Editor’s Note: The following report is excerpted from Joseph Farah’s G2 Bulletin, the premium online newsletter published by the founder of WND. Subscriptions are $99 a year or, for monthly trials, just $9.95 per month for credit card users, and provide instant access for the complete reports.
BEIRUT, Lebanon – Syrian Christians are being given ultimatums by military commanders of the nation’s opposition movement to leave their homes, prompting what observers say is a form of ethnic cleansing, according to Joseph Farah’s G2 Bulletin.
The demands come from the Sunni opposition, whose leaders are seeking the ouster of Syrian President Bashar al-Assad, who is Alawite, an offshoot of the Shiites, G2Bulletin has learned.
The Assad regime generally has protected the Christians, and some serve as senior officials in the government. While many Christians regard the Assad regime as repressive and want an open, democratic, inclusive and religiously tolerant society, they realize that there will be no such developments with a change of regime.
Instead, they believe Assad is the only guarantor of secularism in Syria, under which Christians and Muslims both have rights.
With the demonstrations and increasing violence, however, Christians and other minorities in the country face threats by the predominant Sunni population, which is more radical and seeks the exit of non-Sunnis.
As a result, the Christians, who make up some 10 percent of the 22 million Syrian population, have shown support for the existing Syrian government, much to the consternation of the opposition, which increasingly is being infiltrated by al-Qaida and other Islamic fundamentalist groups.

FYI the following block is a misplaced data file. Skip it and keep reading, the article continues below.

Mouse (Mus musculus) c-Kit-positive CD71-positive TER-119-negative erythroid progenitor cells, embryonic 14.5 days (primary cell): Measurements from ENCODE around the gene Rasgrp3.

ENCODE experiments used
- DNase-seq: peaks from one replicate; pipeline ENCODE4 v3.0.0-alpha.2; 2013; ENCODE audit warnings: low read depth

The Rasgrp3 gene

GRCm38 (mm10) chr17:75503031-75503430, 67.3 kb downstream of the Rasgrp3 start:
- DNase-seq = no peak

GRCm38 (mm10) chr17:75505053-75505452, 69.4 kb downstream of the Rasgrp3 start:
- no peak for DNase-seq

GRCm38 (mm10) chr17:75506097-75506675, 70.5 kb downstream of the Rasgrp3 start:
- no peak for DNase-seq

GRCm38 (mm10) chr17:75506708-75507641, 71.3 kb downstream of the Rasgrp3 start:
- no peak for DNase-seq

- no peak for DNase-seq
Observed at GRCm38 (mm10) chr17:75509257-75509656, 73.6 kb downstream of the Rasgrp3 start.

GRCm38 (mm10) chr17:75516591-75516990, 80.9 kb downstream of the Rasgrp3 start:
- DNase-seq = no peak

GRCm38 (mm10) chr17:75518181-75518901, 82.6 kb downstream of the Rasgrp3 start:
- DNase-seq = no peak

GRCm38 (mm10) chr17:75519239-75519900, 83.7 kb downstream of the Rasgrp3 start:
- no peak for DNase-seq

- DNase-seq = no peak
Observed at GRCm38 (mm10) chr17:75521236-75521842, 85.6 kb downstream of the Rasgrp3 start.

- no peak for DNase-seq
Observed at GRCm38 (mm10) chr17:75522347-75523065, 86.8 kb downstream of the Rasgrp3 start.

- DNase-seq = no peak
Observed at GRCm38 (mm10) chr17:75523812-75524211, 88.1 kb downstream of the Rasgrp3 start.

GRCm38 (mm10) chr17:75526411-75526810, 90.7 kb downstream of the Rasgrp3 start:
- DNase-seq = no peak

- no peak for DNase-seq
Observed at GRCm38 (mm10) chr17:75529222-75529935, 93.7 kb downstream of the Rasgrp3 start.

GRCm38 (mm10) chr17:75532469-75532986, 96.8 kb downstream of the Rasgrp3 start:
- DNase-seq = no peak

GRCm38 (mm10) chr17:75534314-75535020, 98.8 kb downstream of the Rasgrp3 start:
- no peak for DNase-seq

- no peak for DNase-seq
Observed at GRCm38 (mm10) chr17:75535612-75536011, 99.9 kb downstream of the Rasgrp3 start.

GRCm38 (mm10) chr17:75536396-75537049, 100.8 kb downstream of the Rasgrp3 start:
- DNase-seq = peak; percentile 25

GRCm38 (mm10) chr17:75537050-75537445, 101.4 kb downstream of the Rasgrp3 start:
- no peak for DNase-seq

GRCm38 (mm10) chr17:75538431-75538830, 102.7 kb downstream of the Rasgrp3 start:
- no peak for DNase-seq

Among those is the Muslim Brotherhood, which considers the Christians to be infidels. As a result of the ultimatums, Christians are being forced from their home towns and the surrounding countryside, where they are strong and are taking refuge with friends and family in Damascus.
In turn, sources say the opposition has confiscated their goods and property, burned down churches, committed executions and launched what now amounts to a sectarian war.
This kind of targeting of Christians is reminiscent of the brutal treatment they received in Iraq, where hundreds of thousands of Christians fled Islamist militants following the ouster of Iraqi President Saddam Hussein.
Saddam, like Assad, protected the Christian minority. Indeed, his foreign minister, Tariq Aziz, identified as a Christian and had appealed to the Vatican to protect his life following Saddam’s ouster.
Aziz is serving a life sentence in Iraq.
The United States, which saw similar action in Iraq toward the Christians, has been largely silent about such practices against Syrian Christians by the opposition, which it supports.